As part of developing best practice advice for clients over the years, this is just the sort of thing we would like to say, but didn’t have the backing to be so forthright.

Another aspect that I think works well is the requirements for transcription, where:

Large sites with significant budgets and resources must
publish transcripts to coincide with release of the podcast.

There is no such requirement for small sites with small
budgets (including personal blogs), but there cannot be an
unreasonable delay. (We do not define large or small or what
is or is not reasonable.)

You might well wonder what significant budget is defined as. I think the beauty of this approach is that it is left up to the organsation. If there is a dispute, the courts are much better placed to make that decision than accessibility experts. (Obvious caveat: I am not a lawyer.) This has to be far better than a blanket proclamation either way.

Removing Priority 3 checkpoints

With a couple of exceptions noted below, this is a good thing. In audits and consultancy where we help clients meet the guidelines, Priority 2 checkpoints were always the hard ones to meet (often because their CMSs was crap). The Priority 3 checks were either redundant, trivial to do (e.g. skip links), or untestable.

Relying on colour (Guideline 2)

WCAG confused an (old) testing method (using a black and white screen) with the actual guideline. The errata comment on that is Web accessibility is about people with disabilities, not their equipment.The guidelines for developers on colour contrast are quite clear, as I would expect from having read Joe’s book.

Explicit inclusion of semantics

Although it doesn’t mention specific elements, it includes a clear call to learn HTML. Properly.

The only issue I can see with this is the lack of examples, or a clear “you must use these for accessibility”. It is a tricky one to enforce. Some things are obvious, such as headings, lists and quotes (which were in WCAG 1). Mentioned elsewhere in the errata is hreflang, which is one of the most underused HTML elements ever, but deemed useful here.

Most developers think they know HTML, but few have used the cite or hreflang attributes. Some people may be surprised by what we could bring up in audits based on these checkpoints. However, wrapping all the ‘use HTML properly’ checkpoints into one section makes it much clearer and easier to deal with.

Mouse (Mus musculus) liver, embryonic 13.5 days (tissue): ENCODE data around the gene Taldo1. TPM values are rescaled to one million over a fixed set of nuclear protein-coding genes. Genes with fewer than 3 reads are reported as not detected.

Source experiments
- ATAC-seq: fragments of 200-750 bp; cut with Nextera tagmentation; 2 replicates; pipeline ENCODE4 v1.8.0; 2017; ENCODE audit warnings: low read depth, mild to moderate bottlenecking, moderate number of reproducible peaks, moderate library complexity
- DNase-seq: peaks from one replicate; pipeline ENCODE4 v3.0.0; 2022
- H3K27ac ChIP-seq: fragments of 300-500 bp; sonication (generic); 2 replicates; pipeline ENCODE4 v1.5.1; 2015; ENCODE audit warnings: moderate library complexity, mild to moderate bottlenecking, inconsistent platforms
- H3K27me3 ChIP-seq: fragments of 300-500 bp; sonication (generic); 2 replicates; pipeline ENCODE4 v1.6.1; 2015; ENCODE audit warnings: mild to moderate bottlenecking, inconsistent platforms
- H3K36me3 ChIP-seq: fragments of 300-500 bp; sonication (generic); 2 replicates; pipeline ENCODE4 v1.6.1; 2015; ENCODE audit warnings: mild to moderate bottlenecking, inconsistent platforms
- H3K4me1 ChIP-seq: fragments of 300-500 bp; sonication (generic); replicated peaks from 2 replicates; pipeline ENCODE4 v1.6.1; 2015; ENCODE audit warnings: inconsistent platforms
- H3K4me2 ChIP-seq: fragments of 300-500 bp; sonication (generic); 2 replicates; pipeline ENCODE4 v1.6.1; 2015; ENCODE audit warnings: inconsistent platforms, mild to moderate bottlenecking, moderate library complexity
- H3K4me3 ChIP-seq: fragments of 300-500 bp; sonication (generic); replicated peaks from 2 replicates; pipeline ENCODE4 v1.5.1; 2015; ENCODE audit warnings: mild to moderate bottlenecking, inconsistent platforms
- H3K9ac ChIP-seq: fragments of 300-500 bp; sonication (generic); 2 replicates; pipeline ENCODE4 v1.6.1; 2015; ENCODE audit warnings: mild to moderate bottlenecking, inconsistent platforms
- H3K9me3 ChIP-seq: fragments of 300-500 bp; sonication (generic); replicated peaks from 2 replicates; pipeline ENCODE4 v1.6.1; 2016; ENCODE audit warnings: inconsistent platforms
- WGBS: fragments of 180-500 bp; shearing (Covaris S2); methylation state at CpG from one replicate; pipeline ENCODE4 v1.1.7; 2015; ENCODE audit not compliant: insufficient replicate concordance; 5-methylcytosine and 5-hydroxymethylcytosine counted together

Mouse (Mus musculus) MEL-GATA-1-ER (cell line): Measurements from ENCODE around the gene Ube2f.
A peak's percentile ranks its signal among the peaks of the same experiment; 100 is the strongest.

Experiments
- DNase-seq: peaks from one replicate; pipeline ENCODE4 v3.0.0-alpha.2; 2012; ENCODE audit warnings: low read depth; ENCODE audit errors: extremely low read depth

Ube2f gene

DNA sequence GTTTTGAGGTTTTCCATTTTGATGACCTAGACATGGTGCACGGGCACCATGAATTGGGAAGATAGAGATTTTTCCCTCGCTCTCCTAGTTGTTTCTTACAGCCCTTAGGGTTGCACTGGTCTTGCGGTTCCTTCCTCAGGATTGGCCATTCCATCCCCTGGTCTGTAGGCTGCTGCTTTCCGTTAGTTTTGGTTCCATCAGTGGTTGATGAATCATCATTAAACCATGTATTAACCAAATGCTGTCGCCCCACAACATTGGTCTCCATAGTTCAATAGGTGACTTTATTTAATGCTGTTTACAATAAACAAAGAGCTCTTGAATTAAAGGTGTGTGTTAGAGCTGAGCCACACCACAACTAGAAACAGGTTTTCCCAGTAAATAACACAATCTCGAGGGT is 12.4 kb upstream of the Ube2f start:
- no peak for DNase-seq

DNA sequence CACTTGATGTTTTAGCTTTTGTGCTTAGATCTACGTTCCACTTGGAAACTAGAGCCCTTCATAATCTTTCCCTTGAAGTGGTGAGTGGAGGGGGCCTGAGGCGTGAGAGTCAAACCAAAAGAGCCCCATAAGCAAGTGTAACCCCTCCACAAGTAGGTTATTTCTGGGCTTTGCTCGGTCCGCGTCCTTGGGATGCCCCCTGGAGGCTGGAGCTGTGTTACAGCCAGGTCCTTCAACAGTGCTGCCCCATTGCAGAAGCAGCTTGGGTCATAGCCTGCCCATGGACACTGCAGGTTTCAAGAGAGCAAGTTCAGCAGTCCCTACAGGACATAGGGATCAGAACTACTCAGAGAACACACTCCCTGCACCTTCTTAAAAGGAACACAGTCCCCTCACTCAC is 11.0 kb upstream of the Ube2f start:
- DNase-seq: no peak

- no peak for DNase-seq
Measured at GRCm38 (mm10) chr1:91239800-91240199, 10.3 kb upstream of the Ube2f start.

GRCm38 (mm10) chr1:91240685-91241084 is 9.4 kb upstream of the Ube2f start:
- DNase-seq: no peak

Scripting (Guideline 6)

The errata don’t have lots to say on scripting, this is the main aspect:

Do not provide alternative presentations or alternate pages (Checkpoint 6.5). Make the original; page accessible.

This leaves the checkpoint stating that pages should work without scripts in place, but removes the option to create an alternative (which conflicts with the other checkpoints anyway).

Controversial clarifications

Some things have either been long running debates, or swept under the carpet.

Valid HTML

Making valid HTML a requirement for accessibility makes my life as an accessibility and web standards guy much easier. Yes, you can have valid and inaccessible pages, but getting people to use and test (themselves) for validity has helped massively in gaining traction. Especially when combined with moving people onto CSS based methods, a must for practically implementing accessible sites.

One question though. If you require a valid page when actually rendered to the reader of the page, do IE’s conditional comments bypass that? For practical reasons I would hope so.

Adverts are your problem

Site owners will often dawdle without action over adverts that they include. If site owners are definitely responsible, they might actually require the advertisers to clean up their act.

Don’t use tabindex or accesskeys

At last. They can be put to bed (in their current form).

Disagreements, or just short term pain?

Relative units (Guideline 3)

This was the one I do really disagree with, although I would certainly accept that WCAG 1 needs updating.

You may use any defined units for text sizing, layout, or other purposes. The difference between relative and absolute units is immaterial to these errata. (px, by specification, was and is a relative unit.) Use of px as a unit to size text is explicitly permitted.

So many sites could become inaccessible to people with visual impairments if you let pixel specified layouts and fonts reign. There are two main strands:

  1. Lack of effective zooming in user-agents.
  2. If developers are not made to think about implementing relative units, many sites will become unusable when font sizes or layouts are manipulated by the user.

On the first point you could say that Opera has a decent zoom, if people need one they should use Opera. However, there are a lot of people on government and corporate networks trapped on Internet Explorer (5.5), who have no option of using another browser. If the argument then is that the employers are in the wrong here, that is probably correct, but it would still cause end users problems.

The second point is more important long term: If developers don’t allow for flexibility (e.g. using the bulletproofing concepts coined by Dan Cederholm) people who do use browser controls will find a lot of sites that are unreadable and/or unusable. I come across fixed width/height elements causing issues regularly.